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actually i am sure brakeless put no strain real extra on my fork, but being a idiot does
riding fixed puts strain on my fork, because i pulll up on the bars when i power up hills.
I inspect my headset, because I inspect and lube my entire bike atleast once a week. with only about 4-6 moving parts and no brakes I really cant afford for something to fall off. it is just a good idea to check everything

I notice road buzz, because my road bike has a steel frame. gel bars and a gel seat. all and all the ride is pretty comfy.
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Old 01-24-08, 03:41 PM   #11
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I know its less stress on the fork riding brakeless, but I included it because people always want to know what the said parts application is going to see in its daily life. Its brand new and cheap, cheaper than any carbon that Ive found in the same specs. Im just going with this until I have some money to spend on nicer carbon. Thanks for the input guys, Ive just never rode aluminum and had a few questions that Ive found the answers to. Thanks again. /end thread.
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Old 01-24-08, 04:26 PM   #12
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Originally Posted by eskachig View Post
I don't understand why in these threads people are always saying that it will see brakeless use like that puts extra strain on the fork. I guarantee that the average cyclocross fork sees much more abuse than that of an typical brakeless hipster.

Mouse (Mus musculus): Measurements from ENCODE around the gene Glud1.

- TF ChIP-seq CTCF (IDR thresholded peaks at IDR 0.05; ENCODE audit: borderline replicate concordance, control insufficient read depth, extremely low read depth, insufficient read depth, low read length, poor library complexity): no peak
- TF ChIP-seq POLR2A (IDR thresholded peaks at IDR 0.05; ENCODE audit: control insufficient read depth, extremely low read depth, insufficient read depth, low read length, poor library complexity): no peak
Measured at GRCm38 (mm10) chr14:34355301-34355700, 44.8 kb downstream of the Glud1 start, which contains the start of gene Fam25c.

Eh, he's just providing more background information on his question- because he doesn't know enough to answer it himself. No use ragging on him being a brakeless hipster when he's explaining under what circumstance the fork will be used.
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Old 01-24-08, 04:30 PM   #13
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My CX bike had a Al fork and it was heavily used on rough single track with drops and rocks larger than any curbs. It was replaced with a CF fork. Both are durable.
Al
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Old 01-24-08, 04:37 PM   #14
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my work bike used to have an aluminum fork. not fun to ride on all day. i would suggest steel if it'll fit, or carbon if you can afford it.
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Old 01-24-08, 04:46 PM   #15
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I wish high end steel forks were more ubiquitous. Even with a lightweight steel frameset is likely to come with a cheap fork.
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Old 01-24-08, 04:58 PM   #16
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Originally Posted by eskachig View Post
I don't understand why in these threads people are always saying that it will see brakeless use like that puts extra strain on the fork. I guarantee that the average cyclocross fork sees much more abuse than that of an typical brakeless hipster.
yeah if anything brake less would put less strain on the fork.
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Old 01-24-08, 05:27 PM   #17
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i pointed out the fact i rode brakeless on an aluminum fork, so he would understand there was someone in the same situation. I actually prefer it when people provide as much information about their ride, riding style, bike as possible. it makes it easier to provide a clear answer.